As Eric Hoogland, editor of the journal Middle East Critique, wrote: “Is it possible that rural Iran, where less than 35percent of the country’s population lives, provided Ahmadinejad the 63percent of the vote he claims to have won?” The answer is no as he detailed how villagers from towns such as Bagh-e Iman in the Zagros Mountains, most of them under the age of 18, were outraged at the rigged election.

The young wear T-shirts and headbands demanding to know “where is my vote?” They chant slogans such as “we are not dirt and dust, we are Iran’s nation”. Writing from Tehran for the International Herald Tribune, Roger Cohen comes across a four-year-old boy publicly mocking the Iranian President. In the streets where people gather to protest, a man asks the reporter “Where are you from?” When Cohen tells him he is from the US the man says, “Please give our regards to freedom.”

These are the voices I want school students in the West to hear if only to remind them that democracy is a universal aspiration. Could it be that history will now record George W. Bush more kindly than his critics would prefer? What is happening in Iran cannot be separated from what has happened in Iraq. This year, during provincial elections in Iraq, Iraqis came to polling booths in their millions to vote, by an overwhelming margin, for national, secularist parties. Iraqi security forces - not coalition troops - ensured Iraqis could vote safely and securely. There were no suicide bombers endangering polling stations. People turned up with their children to cast their vote.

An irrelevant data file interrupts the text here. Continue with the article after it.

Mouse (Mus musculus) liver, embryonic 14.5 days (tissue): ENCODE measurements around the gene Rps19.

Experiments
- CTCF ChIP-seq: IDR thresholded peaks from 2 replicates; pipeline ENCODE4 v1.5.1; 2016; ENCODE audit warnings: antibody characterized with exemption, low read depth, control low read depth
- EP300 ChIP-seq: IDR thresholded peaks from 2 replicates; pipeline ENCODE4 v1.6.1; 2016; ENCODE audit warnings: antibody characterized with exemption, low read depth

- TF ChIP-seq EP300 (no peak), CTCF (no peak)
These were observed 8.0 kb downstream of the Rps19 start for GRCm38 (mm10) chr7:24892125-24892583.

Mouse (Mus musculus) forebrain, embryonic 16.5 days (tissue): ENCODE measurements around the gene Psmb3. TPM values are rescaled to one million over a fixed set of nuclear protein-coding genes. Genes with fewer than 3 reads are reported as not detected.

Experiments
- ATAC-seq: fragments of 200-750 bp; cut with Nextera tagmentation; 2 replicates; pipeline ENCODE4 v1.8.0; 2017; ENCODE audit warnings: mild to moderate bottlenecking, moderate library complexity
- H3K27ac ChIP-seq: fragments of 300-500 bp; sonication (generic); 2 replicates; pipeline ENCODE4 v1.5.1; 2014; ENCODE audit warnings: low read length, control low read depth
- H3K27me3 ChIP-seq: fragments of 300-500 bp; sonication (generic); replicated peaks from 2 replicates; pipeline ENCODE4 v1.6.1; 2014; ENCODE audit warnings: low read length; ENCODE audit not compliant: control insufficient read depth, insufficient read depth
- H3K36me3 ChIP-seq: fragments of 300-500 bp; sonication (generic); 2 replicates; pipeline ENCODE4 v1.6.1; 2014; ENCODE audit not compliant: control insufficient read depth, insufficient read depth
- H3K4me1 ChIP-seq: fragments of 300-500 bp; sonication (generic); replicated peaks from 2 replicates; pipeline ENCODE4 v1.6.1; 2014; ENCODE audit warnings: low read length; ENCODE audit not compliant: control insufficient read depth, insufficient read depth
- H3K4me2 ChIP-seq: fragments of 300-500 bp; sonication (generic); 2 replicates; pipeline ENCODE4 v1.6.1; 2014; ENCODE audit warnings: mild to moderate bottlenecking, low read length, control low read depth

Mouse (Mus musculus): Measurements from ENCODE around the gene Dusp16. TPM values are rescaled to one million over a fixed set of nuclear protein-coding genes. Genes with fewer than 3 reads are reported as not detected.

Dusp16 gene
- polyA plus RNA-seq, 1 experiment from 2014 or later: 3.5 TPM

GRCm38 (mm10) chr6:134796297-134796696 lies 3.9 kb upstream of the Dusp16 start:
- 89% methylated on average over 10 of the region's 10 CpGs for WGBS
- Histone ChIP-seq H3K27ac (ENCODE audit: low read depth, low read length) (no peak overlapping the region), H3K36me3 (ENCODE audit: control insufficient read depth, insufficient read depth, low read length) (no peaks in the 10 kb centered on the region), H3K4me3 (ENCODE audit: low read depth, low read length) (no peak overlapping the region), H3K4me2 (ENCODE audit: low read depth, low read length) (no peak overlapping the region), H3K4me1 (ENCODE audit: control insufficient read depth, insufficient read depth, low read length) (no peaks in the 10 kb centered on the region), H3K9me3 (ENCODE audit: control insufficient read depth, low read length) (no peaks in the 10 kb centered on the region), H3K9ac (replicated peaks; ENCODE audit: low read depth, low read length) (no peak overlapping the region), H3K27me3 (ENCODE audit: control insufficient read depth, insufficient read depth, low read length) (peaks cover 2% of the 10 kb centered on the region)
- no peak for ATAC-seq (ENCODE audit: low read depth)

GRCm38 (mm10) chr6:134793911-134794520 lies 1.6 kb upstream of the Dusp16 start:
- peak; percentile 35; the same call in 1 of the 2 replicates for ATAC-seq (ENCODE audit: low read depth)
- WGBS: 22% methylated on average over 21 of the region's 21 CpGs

As Winston Churchill said, “at the bottom of all the high-sounding tributes paid to democracy is the little man, walking into the little booth, with a little pencil, making a little cross on a little bit of paper. No amount of rhetoric or voluminous discussion can possibly palliate the overwhelming importance of that point.” Lambasted for speaking about exporting “Western values” to the Muslim world, it turns out the former US president was right to remind us that people, whatever their religion, class or creed, will ultimately seek out and embrace democracy. That yearning, now unfolding in Iran, will one day be written up as one of the finer lessons of history.



Obama and the Ayatollahs

As between freedom and dictatorship, in principle Obama is fine with dictatorship — we are seeing less and less freedom in our own country, and I believe Obama (who is dirigiste by nature) values stability over the rambunctiousness of a free society. He has certain values, and while he'd be delighted to have a free society arrive at them, he'd rather see them imposed if the alternative was a free society likely to shun them.

As for "anti-American," I think Obama's sense of the term is different from yours and mine. Obama agrees with a lot of the anti-Americanism that we hear from both apologists for radical Islam and the Left (many of whom are the same people). While the mullahs may be "anti-American" as we understand that term, Obama doesn't think they would be resolutely anti the America that he intends to shape. I think he sincerely believes he could deal with the mullahs and make them less anti-American than they now are, once they realize how he is reversing a lot of what offends them (and him) about America.

I'm not suggesting that Obama loves the mullahs or that he wants to turn America into Iran. I am not saying Obama wants the mullahs to abuse their own people — I'm sure he'd prefer this all to end without (further) bloodshed. I am merely saying that (a) the president does not think the mullahs are evil, (b) he thinks they have a point, (c) he thinks he can forge a rapprochement and deal effectively with them (though he is under no illusions about stopping their nuclear ambitions), (d) he is not a big believer in freedom, and (e) he thinks the world would be more stable and easier for him to navigate if the mullahs win.